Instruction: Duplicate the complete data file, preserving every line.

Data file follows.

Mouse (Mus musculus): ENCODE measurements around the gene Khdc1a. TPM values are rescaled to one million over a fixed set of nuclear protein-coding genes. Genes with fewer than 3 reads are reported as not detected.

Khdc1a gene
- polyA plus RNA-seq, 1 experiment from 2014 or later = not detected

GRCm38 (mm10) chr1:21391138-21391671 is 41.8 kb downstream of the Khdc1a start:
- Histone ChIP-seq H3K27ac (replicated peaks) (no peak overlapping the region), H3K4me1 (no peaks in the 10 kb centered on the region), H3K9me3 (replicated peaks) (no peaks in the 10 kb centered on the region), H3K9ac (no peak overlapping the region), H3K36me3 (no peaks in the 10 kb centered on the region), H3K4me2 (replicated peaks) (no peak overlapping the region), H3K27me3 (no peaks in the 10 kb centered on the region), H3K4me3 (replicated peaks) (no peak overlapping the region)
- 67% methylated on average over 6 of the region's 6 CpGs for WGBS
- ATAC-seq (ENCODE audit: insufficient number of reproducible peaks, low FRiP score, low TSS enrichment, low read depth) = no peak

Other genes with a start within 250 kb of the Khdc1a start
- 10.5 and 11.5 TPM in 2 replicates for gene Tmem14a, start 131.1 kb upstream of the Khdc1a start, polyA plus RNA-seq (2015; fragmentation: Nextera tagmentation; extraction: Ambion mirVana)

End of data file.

Mouse (Mus musculus): ENCODE measurements around the gene Khdc1a. TPM values are rescaled to one million over a fixed set of nuclear protein-coding genes. Genes with fewer than 3 reads are reported as not detected.

Khdc1a gene
- polyA plus RNA-seq, 1 experiment from 2014 or later = not detected

GRCm38 (mm10) chr1:21391138-21391671 is 41.8 kb downstream of the Khdc1a start:
- Histone ChIP-seq H3K27ac (replicated peaks) (no peak overlapping the region), H3K4me1 (no peaks in the 10 kb centered on the region), H3K9me3 (replicated peaks) (no peaks in the 10 kb centered on the region), H3K9ac (no peak overlapping the region), H3K36me3 (no peaks in the 10 kb centered on the region), H3K4me2 (replicated peaks) (no peak overlapping the region), H3K27me3 (no peaks in the 10 kb centered on the region), H3K4me3 (replicated peaks) (no peak overlapping the region)
- 67% methylated on average over 6 of the region's 6 CpGs for WGBS
- ATAC-seq (ENCODE audit: insufficient number of reproducible peaks, low FRiP score, low TSS enrichment, low read depth) = no peak

Other genes with a start within 250 kb of the Khdc1a start
- 10.5 and 11.5 TPM in 2 replicates for gene Tmem14a, start 131.1 kb upstream of the Khdc1a start, polyA plus RNA-seq (2015; fragmentation: Nextera tagmentation; extraction: Ambion mirVana)